Chicago Forecast

Hurricane Beryl's remnants could deluge parts of Chicago area this week

NBCUniversal Media, LLC

Hurricane Beryl made landfall in Texas early Monday, but it could quickly work its way up the Mississippi River Valley and impact parts of the Chicago area as soon as Tuesday afternoon.

According to the National Oceanic and Atmospheric Administration, Beryl made landfall as a Category 1 hurricane at approximately 4 a.m. Monday, lashing Texas with heavy rains and ferocious winds as it came onshore.

While the exact track of the storm system as it heads northward remains unknown, it appears that the hurricane’s remnants will push northward toward the Great Lakes region, potentially bringing heavy rain, gusty winds and concerns about flooding to the Midwest.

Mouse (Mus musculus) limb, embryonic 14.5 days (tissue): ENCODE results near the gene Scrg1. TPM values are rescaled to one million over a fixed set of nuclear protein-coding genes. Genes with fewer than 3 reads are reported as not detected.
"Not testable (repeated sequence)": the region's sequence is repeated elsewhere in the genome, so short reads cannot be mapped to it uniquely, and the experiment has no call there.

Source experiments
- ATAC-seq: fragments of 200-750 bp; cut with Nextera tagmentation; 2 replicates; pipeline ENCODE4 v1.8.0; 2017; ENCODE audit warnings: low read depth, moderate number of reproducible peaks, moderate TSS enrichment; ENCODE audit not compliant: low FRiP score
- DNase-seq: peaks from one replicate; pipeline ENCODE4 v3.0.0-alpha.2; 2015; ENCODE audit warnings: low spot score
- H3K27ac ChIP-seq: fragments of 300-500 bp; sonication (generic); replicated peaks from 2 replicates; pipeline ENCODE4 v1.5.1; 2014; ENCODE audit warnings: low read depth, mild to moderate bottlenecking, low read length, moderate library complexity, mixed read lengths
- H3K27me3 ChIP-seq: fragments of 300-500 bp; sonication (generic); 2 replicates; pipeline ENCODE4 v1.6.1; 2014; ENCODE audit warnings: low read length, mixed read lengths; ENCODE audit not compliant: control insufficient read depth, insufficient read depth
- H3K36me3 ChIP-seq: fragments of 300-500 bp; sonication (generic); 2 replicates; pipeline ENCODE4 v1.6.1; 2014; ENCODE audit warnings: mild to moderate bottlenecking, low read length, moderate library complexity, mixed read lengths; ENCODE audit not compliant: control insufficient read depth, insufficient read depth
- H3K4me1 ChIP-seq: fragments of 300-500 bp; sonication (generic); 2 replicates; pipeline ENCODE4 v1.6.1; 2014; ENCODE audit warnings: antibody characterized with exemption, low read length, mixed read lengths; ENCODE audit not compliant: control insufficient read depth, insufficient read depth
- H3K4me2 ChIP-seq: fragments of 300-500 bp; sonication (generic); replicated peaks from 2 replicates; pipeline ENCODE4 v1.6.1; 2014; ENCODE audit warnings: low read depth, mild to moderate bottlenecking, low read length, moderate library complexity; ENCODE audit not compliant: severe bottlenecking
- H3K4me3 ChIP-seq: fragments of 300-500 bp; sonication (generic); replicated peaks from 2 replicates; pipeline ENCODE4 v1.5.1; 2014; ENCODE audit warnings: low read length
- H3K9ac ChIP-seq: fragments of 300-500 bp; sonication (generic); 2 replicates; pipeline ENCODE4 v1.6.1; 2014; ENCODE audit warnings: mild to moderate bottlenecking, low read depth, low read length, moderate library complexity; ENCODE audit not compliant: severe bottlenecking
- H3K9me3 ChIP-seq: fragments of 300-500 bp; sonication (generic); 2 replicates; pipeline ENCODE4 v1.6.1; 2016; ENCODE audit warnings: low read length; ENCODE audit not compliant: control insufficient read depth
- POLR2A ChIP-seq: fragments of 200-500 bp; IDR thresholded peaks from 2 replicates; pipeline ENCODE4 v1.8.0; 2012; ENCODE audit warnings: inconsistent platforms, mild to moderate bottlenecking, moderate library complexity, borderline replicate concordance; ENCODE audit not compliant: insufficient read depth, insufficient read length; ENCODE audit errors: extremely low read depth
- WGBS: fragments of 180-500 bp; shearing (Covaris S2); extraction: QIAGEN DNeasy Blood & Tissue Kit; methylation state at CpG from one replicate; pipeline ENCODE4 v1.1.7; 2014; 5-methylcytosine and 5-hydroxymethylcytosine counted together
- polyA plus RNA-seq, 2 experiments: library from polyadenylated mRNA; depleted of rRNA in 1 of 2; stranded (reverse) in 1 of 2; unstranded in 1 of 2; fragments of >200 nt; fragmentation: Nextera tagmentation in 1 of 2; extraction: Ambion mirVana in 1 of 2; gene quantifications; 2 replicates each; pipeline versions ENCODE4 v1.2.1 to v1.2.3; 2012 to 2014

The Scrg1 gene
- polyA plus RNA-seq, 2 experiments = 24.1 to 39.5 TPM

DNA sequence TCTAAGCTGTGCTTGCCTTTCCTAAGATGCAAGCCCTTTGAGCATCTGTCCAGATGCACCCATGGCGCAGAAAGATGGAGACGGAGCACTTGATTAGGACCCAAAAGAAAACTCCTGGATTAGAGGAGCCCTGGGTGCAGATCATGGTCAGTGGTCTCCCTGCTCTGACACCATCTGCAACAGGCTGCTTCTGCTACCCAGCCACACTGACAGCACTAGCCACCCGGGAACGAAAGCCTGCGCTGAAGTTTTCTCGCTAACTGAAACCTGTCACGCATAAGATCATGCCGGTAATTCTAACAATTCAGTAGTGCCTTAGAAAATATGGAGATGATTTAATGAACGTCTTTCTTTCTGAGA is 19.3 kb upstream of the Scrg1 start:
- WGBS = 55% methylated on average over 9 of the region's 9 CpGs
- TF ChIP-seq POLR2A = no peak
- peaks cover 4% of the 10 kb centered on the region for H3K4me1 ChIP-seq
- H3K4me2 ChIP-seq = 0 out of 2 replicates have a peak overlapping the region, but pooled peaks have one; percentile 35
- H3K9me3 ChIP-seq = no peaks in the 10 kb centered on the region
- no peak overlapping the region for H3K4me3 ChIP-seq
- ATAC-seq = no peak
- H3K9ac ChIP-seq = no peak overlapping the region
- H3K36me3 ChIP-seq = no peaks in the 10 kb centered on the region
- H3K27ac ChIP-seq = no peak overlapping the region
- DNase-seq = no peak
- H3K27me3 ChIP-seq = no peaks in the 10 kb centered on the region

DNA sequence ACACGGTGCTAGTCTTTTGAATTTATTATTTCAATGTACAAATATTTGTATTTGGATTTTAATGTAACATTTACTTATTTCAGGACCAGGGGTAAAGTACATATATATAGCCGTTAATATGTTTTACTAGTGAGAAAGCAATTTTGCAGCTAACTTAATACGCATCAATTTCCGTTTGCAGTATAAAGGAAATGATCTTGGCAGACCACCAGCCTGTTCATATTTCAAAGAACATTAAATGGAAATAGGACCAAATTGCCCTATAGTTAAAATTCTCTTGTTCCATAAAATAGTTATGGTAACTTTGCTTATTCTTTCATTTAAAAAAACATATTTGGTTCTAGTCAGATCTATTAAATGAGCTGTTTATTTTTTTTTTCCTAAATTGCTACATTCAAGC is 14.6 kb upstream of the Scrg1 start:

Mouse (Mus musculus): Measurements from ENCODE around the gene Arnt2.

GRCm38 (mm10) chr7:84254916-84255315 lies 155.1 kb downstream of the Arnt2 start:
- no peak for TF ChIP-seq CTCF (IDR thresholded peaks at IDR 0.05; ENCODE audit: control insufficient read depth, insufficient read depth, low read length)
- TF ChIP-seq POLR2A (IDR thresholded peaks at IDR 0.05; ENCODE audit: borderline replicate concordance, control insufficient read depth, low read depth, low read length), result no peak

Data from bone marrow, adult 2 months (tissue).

Outer bands of the system could begin hitting Illinois as early as Tuesday, and could bring showers and embedded thunderstorms to parts of the Chicago area by the afternoon or early evening hours, according to forecast models.

According to the National Weather Service’s Hazardous Weather Outlook released Monday morning, the expectation at this time is that the storm will primarily impact areas to the southeast of Interstate 55, leading to heavy rain and flooding concerns in a wide swath of the Chicago area.

The bulk of the rain is expected to arrive by Tuesday night and stick around until late Wednesday morning or even into the afternoon, with localized flooding possible in some locations before the system finally chugs off to the east.

After the system passes through, temperatures are expected to rise quickly heading into the weekend. By Saturday, readings could reach into the low-90s, and things will get even warmer on Sunday and Monday, with heat indices approaching 100 degrees thanks to climbing humidity.

To keep track of Beryl’s movement across Texas and the Great Plains, and to get the latest forecasts for when its impacts could be felt in the Chicago area, be sure to download the NBC Chicago app and to stay tuned to the NBC 5 Storm Team’s forecasts, both on TV and on the 24/7 Streaming News channel.

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